Essensia's Frank Jeannetti and His Naturally Wild Culinary Ride

​Frank Jeannetti's name may not come up when people talk about the most recognizable chefs in Miami, but it should. One look over his resume would clue anyone in on the fact that this guy has really established himself here after big-time stints at Pacific Time, Biltmore, Pearl, and Nemo.

This Brooklyn-born, half-Irish toque used to help his mom prep in the kitchen, and he learned knife skills while working as a delivery boy for a butcher shop. Jeannetti's father has owned an Irish pub for nearly four decades, too. Attempting to deny his fate, Jeannetti took a job on Wall Street for a couple of years before realizing he "just wasn't digging it." Then his company started letting people go and his father suggested, "Why don't you be a chef?" Jeannetti was 24. Less than one month later, he was off to culinary school in New York.

While studying, he did an internship with Daniel Boulud. Then Jeanetti graduated with honors. After years of working in New York, he was wooed by Miami's weather and charm... and one of its heaviest culinary hitters: Jonathan Eismann. Eventually, after working closely with Michael Schwartz, the sand, sea, and soil became his main areas of focus. Now at the helm of Essensia in The Palms Hotel & Spa, Jeannetti lives and breathes the restaurant's concept: "Food that's good for the body and soul. Global, organic, supporting local farmers, fisherman, cattlemen... local seafood, Florida grass-fed organic beef, free-range chicken, fresh whole wheat pastas... Good, clean, healthy food."

Here's more from Chef Green Jeans:

New Times: How did you end up in Boulud's kitchen?

Frank Jeannetti: He's my first mentor. One of my teachers got me in there. He's a sweetheart of a guy, so passionate about what he does. Seeing his talent has made me as creative as I am today. He would just come up with dishes that weren't on the menu and just blow me away.

And then?

My first restaurant job was with Jonathan Eismann. We worked together in New York in '87. It was on Columbus. Right across the street from the Museum of Natural History. Jonathan was doing Californian-Asian at the time. He was on that low-calorie, steamed vegetable this-and-that. He was on to something back then.

I left and worked with Patrick Clark and got some Southern-style flair. Now I had that, and the French cooking with Daniel, all kinds of cooking from the Waldorf, and real high volume.

And how did you end up in Miami?

Believe it or not, Jonathan again. I was New York doing something in the Hamptons. He called me up... and said he had checked the scene out in Miami. He said it was really hot and starting to happen. And Lincoln Road was starting to go. I came down here and we opened Pacific Time together. I did that for about two-and-a-half years.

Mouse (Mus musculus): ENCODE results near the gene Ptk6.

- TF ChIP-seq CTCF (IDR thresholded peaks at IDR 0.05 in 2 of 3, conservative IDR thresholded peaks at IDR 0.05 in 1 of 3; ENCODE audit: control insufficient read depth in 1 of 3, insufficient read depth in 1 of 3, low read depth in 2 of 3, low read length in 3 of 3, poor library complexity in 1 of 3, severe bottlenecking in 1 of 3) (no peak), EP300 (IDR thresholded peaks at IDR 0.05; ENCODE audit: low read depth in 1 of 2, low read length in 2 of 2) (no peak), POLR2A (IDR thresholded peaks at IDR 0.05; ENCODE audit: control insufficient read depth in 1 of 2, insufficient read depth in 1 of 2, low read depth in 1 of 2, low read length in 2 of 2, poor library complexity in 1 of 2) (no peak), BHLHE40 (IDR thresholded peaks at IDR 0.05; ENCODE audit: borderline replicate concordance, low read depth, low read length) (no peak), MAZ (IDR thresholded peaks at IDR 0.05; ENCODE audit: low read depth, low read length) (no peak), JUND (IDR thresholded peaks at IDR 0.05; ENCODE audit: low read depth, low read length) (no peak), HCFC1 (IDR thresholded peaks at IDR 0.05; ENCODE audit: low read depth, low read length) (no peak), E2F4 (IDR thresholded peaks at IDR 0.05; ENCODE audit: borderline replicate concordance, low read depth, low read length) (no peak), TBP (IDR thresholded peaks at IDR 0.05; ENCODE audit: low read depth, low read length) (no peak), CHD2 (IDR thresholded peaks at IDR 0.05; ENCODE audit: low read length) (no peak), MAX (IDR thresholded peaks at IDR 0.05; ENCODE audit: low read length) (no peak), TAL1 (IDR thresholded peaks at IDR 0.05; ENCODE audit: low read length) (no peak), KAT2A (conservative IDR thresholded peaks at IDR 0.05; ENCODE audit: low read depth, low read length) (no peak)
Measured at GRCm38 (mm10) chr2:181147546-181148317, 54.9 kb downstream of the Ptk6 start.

And eventually you worked with Michael Schwartz at Nemo, correct?

Nemo still wasn't open but Michael would come sit at the counter at Pacific Time and talk. I went back to the Hamptons and got a call. After Nemo opened it was very hot and happening. Michael was trying to gear up and he said, "I want to offer you a full-time gig."

You were his sous?

No, I was his executive chef at Nemo. He was the corporate guy. He gave me full reign. I think that's what put me on the map in Miami. I worked there for three years. That's where I started adapting to what was going on in Miami. Nemo was where I could go off-board from Asian.

Is that where you got an appreciation for local and sustainable eats?


But at that point the organic scene was dismal.

Know what? Michael was on the forefront of this thing from the beginning. He had a garden at his house, we planted a garden at my house. Together we would grow herbs and tomatoes and bring them to work. We started sourcing fish out of California that was on this path of sustainability. That was in '97.

There was this guy working for us--we had garbage pails for food scraps only--we would load them on his truck and he would turn it into compost and grow vegetables and fruits for us. Skip. We called it Skip's Garden. Gabrielle [from Paradise Farms] and those other folks in the Redlands weren't happening yet. But there was something to say about the flavors we were getting. They were far superior.

Click here for Part Two of this interview. You'll find out just how organic Essensia is (he suspect was honest), what role food-related charity plays in his life and career, and where he likes to touch people. (Hint: It's someplace where the sun don't shine.)

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Riki Altman